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What is Emotionally Focused Therapy (EFT)?

EFT is a structured approach to psychotherapy, best known as a couple intervention but is also used with individuals and families.

This approach, developed by Dr. Sue Johnson, evolved alongside the science of adult attachment and uses attachment theory, a developmental theory of personality, as a framework for understanding clients’ emotional lives and the patterns that shape their most significant relationships.

A substantial body of research exists that outlines the effectiveness of EFT for couples, including positive follow-up studies and process-of-change studies. (For more information on EFT research please visit http://www.iceeft.com and look under the “About Us & EFT” menu.)

This approach is used successfully with many kinds of couples with varying cultural backgrounds. Training in EFT for couples is systematic and a pathway to formal certification with the International Center for Excellence in EFT can be found at http://www.iceeft.com.

There are 67 centers affiliated with ICEEFT around the world that offer ongoing training for therapists in the model. A group relationship education program, Hold Me Tight®: Conversations for Connection, also is available and has been adapted with versions for Christian couples, those facing cardiac disease and distressed adolescents and their families.

The evidence is that the effectiveness of EFT lies in a shift from emotional disconnection and insecure bonding interactions, to the creation of positive bonding conversations where fears and needs are distilled and shared in ways that shape the emotional accessibility and responsiveness that is the essence of a loving bond.

Please visit http://www.iceeft.com and look under the “About Us & EFT” menu to access lists of various EFT Publications including books, chapters, articles and non-English publications.

Strengths of Emotionally Focused Therapy

  • EFT is based on clear, explicit conceptualizations of relationship distress and adult love. These conceptualizations are supported by empirical research on the nature of marital distress and adult attachment.
  • EFT is collaborative and respectful of clients combining experiential Rogerian techniques with structural systemic interventions.
  • EFT change strategies and interventions are specified.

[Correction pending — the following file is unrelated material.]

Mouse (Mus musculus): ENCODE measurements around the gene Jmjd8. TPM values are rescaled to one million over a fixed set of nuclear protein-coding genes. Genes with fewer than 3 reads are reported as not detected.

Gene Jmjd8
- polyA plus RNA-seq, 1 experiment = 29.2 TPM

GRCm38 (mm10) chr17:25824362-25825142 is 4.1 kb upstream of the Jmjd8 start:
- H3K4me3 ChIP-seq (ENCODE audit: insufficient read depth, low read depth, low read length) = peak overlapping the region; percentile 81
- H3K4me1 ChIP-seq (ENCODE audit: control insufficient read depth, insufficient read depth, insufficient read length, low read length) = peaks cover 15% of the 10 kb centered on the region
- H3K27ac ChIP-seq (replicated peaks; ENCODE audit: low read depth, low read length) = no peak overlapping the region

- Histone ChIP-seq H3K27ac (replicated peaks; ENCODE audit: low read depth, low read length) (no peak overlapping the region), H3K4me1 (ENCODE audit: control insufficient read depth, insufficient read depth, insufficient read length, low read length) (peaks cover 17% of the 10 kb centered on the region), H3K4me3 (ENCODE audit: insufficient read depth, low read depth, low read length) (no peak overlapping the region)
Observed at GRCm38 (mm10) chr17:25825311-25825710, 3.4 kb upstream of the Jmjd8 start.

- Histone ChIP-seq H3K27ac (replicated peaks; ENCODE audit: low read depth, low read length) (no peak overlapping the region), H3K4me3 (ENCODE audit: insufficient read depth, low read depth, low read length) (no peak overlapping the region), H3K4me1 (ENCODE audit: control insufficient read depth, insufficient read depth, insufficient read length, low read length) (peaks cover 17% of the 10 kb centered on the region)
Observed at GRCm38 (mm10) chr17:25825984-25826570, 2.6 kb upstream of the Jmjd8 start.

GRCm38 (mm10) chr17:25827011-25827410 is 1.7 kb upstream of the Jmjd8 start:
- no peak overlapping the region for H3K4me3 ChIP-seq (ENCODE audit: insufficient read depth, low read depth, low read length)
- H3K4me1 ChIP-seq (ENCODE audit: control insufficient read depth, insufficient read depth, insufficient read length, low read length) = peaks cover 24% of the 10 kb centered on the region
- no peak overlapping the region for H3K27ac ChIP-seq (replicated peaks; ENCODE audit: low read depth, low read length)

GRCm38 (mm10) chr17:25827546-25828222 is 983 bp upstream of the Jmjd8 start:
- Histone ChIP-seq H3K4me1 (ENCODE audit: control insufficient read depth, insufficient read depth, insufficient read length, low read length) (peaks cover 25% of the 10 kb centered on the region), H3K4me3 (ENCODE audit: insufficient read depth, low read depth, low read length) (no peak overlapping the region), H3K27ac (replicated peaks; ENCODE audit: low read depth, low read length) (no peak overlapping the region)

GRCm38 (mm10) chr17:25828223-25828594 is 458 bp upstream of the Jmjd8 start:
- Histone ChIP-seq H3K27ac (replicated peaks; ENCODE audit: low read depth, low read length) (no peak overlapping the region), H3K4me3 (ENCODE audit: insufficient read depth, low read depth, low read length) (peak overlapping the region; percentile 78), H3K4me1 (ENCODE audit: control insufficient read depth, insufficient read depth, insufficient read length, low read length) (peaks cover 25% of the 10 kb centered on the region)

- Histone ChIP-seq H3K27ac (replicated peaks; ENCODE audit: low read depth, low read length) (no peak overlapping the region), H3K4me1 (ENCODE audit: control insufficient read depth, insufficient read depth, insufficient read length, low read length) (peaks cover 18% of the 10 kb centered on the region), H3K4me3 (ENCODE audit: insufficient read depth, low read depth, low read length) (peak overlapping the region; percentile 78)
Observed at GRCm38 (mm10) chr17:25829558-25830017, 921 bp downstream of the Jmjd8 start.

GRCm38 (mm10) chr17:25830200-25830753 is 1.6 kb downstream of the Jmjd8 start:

• Key moves and moments in the EFT change process have been mapped into nine steps and three change events.
  • EFT has been validated by over 35 years of empirical research. Also, there is research on the change processes and predictors of success.
  • EFT has been applied to many kinds of problems and populations.
  • EFT expands and reorganizes key emotional responses – the music of the attachment dance.
  • EFT creates a shift in partners’ interactional positions and initiates new cycles of interaction.
  • EFT fosters the creation of a secure bond between partners.

An Example of the Change Process

In a therapy session, a husband’s numb withdrawal expands into a sense of helplessness, a feeling of being intimidated.

He begins to assert his need for respect and, in doing so, becomes more accessible to his wife.

He moves from, “There is no point in talking to you. I don’t want to fight,” to, “I do want to be close. I want you to give me a chance.

Stop poking me and let me learn to be there for you.” His wife’s critical anger then expands into fear and sadness. She can now ask for and elicit comfort.

She moves from, “You just don’t care. You don’t get it,” to, “It is so difficult to say – but I need you to hold me – reassure me – can you?”

New cycles of bonding interactions occur and replace negative cycles such as pursue-withdraw or criticize-defend.

These positive cycles then become self-reinforcing and create permanent change. The relationship becomes a safe haven and a healing environment for both partners.

For a more detailed description of EFT and more information, visit http://www.iceeft.com.